When Islamic women and men speak up about the sins of Islam, they must stop being silenced. If humanity is going to take steps into the future with better technology and more dangerous weaponry, then we need to solve this problem with Islam and gradually to organized religion at all.

If not it will doom us way before we get there…

Thank you for reading and if you enjoyed this article follow my podcast on Twitter @MccrayMassMedia for more likewise discussions.

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https://unsplash.com/photos/JFirQekVo3U

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Representation In Media Matters

I can finally see a character who looks like me and isn't stereotype.

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Growing up my parents made a conscious effort to buy dolls, books, and watch TV shows and movies with characters that looked like me. Both my parents were born in the heat of the civil rights movement, and let's just say the media was and still is controlled predominantly by white, straight, cis-gendered men. Hollywood (television & film) being one of the most successful exports for the United States. That being said, the media should feel obligated to represent the people that consume it, not just white, straight, cis-gendered men.

A prime example of how representation impacts community, was the release of "Black Panther." Personally, I saw the film THREE times and in two countries. I guess you could say I was a bit excited to see characters that 1) looked like me and 2) weren't the stereotypical rolls already portrayed in media. The film has broken several records: highest-grossing Superhero film in the U.S., first film since "Avatar" to spend five consecutive weeks at Top of Box Office, and top-grossing Opening Weekend for a film with a predominately Black cast. Clearly, there's a market for Black films. *side-eye @ Hollywood*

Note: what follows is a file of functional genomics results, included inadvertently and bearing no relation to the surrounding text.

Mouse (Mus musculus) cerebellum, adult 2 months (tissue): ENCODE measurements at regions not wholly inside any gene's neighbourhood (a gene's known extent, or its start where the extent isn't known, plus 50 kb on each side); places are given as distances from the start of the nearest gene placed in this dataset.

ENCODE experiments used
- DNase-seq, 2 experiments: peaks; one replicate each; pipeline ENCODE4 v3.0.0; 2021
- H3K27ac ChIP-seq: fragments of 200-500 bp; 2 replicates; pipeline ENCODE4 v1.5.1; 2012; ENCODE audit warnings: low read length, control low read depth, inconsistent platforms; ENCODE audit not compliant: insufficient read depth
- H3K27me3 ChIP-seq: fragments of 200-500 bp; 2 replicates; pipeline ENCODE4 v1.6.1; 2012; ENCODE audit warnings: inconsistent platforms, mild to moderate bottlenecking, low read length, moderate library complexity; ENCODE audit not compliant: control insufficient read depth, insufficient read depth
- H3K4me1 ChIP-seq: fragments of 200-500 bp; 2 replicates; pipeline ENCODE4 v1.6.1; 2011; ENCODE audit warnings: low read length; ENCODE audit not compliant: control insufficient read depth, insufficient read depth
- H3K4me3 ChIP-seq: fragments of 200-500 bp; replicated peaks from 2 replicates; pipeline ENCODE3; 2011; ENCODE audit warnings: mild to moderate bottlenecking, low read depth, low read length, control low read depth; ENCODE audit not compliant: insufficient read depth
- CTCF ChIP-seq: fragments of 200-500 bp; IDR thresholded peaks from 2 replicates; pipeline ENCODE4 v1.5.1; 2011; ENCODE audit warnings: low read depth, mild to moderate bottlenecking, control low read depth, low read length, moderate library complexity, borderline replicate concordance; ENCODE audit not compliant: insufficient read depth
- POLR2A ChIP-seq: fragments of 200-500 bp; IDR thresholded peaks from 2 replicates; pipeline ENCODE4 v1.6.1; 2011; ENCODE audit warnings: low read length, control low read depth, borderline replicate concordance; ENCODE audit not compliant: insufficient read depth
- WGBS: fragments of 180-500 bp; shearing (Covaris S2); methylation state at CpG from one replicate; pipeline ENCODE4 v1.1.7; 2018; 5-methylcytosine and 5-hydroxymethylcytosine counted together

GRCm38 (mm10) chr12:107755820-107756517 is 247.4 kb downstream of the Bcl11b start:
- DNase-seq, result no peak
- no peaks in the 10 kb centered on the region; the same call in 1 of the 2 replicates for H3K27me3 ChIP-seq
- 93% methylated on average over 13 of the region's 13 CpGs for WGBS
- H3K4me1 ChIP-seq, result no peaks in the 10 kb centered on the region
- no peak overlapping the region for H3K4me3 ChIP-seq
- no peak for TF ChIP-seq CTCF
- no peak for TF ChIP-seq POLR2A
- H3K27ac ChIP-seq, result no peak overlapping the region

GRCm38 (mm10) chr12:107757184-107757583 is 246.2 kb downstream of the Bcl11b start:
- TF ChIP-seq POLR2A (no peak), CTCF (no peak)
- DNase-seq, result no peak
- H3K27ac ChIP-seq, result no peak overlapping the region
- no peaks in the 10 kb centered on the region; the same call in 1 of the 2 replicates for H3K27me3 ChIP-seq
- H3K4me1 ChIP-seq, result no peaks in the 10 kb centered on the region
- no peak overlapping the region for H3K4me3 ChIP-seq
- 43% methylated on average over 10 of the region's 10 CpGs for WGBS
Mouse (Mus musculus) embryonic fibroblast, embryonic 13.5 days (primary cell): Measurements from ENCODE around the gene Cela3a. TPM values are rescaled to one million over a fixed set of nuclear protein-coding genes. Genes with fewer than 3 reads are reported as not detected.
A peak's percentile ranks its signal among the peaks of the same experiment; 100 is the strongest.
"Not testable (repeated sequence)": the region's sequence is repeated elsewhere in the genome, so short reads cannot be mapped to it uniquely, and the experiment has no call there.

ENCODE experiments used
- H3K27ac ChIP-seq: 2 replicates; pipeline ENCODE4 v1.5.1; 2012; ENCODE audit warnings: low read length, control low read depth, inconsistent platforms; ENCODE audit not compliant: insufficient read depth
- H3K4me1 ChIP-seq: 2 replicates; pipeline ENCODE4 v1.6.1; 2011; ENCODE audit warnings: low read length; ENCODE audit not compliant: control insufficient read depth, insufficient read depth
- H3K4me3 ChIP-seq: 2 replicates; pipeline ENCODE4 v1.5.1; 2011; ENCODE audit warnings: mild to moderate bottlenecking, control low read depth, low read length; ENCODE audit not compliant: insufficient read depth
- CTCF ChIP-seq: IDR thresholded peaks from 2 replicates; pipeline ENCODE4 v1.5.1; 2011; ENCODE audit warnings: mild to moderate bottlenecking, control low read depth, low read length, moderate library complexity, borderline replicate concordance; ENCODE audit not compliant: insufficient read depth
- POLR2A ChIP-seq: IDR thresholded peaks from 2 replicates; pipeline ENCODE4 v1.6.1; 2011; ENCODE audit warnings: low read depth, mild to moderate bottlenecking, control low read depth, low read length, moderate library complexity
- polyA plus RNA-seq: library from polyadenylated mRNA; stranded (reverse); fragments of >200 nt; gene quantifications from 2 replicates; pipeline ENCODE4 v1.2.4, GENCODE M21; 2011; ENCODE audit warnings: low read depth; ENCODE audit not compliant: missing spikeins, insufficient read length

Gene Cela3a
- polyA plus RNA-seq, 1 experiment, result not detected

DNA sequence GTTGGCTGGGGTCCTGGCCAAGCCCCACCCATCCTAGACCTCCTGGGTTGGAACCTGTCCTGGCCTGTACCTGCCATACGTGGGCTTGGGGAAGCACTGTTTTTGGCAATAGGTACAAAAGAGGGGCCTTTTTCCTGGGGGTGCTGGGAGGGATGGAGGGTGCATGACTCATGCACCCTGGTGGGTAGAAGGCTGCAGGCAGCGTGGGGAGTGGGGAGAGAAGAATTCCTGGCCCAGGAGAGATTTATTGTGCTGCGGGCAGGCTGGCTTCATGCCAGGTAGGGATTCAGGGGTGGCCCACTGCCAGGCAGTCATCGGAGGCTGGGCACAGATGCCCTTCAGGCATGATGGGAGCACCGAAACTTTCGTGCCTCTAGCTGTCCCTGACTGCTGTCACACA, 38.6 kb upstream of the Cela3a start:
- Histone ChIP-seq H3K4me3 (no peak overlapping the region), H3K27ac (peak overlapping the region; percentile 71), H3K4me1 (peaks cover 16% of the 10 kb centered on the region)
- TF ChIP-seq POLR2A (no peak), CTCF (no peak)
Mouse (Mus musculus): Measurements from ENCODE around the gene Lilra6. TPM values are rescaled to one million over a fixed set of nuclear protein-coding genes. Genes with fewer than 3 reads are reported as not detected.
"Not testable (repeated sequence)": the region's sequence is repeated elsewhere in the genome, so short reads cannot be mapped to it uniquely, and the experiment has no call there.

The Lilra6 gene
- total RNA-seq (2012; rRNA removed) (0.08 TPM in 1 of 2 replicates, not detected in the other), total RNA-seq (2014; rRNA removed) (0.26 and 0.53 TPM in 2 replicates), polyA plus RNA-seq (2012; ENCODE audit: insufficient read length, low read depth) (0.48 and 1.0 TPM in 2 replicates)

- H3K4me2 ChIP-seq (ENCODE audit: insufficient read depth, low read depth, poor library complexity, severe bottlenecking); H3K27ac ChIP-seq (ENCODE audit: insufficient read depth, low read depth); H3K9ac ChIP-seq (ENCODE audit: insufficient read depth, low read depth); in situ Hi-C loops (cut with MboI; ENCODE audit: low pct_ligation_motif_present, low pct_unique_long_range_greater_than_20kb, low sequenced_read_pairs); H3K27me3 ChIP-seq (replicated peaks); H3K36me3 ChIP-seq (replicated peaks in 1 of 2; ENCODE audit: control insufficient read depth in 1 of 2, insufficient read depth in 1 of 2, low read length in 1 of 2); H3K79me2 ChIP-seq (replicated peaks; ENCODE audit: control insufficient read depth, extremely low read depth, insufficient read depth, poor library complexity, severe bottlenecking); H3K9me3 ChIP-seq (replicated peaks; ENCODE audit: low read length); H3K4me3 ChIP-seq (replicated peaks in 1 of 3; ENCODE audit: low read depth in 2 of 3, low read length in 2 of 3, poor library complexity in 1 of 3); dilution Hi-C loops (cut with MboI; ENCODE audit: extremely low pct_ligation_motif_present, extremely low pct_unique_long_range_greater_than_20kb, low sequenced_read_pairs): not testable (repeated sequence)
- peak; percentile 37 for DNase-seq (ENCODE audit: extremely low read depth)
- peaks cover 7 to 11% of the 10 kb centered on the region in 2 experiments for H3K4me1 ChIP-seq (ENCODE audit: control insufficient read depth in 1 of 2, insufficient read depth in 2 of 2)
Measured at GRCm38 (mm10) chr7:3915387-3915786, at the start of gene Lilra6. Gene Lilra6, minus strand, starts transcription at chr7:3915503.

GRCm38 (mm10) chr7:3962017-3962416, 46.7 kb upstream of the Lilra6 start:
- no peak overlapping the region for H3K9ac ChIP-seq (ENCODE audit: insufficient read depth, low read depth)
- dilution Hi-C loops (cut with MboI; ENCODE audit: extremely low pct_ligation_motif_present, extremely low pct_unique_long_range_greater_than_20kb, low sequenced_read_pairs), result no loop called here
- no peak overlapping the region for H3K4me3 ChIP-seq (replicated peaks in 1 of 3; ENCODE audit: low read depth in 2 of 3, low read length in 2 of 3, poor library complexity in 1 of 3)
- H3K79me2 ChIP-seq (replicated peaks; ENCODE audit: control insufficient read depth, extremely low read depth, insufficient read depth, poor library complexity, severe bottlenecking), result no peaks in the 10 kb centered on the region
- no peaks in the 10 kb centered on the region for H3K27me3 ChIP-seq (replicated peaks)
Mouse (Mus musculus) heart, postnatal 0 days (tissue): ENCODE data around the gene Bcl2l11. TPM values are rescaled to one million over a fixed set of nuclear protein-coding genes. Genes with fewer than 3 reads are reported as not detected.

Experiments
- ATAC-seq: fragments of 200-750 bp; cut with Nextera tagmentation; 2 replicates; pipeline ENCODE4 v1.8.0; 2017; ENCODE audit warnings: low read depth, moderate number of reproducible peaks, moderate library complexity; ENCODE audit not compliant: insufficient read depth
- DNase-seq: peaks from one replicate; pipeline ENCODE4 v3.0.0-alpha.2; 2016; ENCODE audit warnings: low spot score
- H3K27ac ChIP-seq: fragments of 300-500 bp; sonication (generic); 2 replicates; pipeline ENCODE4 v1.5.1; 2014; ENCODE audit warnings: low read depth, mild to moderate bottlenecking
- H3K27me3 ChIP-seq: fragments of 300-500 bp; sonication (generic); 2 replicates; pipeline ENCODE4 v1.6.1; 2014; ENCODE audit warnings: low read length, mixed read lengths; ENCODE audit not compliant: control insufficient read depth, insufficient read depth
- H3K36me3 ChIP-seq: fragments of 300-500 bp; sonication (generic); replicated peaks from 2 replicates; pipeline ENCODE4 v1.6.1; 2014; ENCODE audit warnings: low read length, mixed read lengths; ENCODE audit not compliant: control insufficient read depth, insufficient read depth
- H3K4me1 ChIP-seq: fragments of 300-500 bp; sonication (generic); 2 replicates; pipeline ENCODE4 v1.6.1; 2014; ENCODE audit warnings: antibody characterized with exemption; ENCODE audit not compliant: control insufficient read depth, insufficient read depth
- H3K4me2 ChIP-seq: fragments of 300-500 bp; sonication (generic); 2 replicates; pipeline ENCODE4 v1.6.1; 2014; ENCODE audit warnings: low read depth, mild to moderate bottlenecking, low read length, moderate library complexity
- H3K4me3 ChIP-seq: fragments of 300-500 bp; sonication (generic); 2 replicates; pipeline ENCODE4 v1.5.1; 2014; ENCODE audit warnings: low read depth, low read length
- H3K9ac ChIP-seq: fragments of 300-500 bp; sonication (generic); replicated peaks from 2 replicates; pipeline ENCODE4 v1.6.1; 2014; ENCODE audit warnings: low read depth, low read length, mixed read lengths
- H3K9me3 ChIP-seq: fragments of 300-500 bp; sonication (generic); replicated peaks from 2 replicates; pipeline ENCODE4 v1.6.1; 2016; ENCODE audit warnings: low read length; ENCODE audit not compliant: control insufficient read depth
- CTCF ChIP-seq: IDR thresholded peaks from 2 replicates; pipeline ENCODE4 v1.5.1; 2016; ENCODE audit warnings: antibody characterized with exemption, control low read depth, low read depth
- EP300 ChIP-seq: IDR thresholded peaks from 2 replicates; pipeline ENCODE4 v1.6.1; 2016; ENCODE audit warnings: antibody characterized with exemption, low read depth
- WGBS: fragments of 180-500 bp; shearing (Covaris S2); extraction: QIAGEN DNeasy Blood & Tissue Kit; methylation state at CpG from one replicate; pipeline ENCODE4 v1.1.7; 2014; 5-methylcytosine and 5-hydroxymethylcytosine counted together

For the first time, Black characters were the heroes and kings and queens in a major blockbuster, not the villains or sidekicks. Also, the relationship between male and female characters weren't divisive and or used as an opportunity to belittle each other. Many of my family and friends raved about how they felt acknowledged by mainstream media. So many posts on social media praised the film and showed appreciation for its representation. More films and televisions need to be released to tell the stories of all minorities (racial, gender, sexual orientation, and religion) but their needs to be a change in the development and production departments to accurately depict these stories. There's a need for underrepresented populations to be in charge of their stories and the means of delivery.

This past June, I attended a conference hosted by the T. Howard Foundation, who focuses on diversity in media by providing college students with internships through partner companies such as but not limited to: Turner, Viacom, and NBCUniversal. During many of the panels, some questions included "how does it feel to be the only POC in the room? How do remain true to your own voice? Why are you interested in media?". The majority of answers to these questions all began with, "growing up I didn't see myself...". Authentic stories and portrayals come from the people who experience them.

No child should have to grow up feeling invalidated or that their experiences don't matter because they are represented in the media.

The reason I pursued a degree in Communications is that I want underrepresented populations to have media as an outlet to express themselves. We consume so much media every day and the landscape is rapidly changing. We have the opportunity to make sure the next generation isn't in the same position as we are now.

Cover Image Credit:

Photo by Steven Van on Unsplash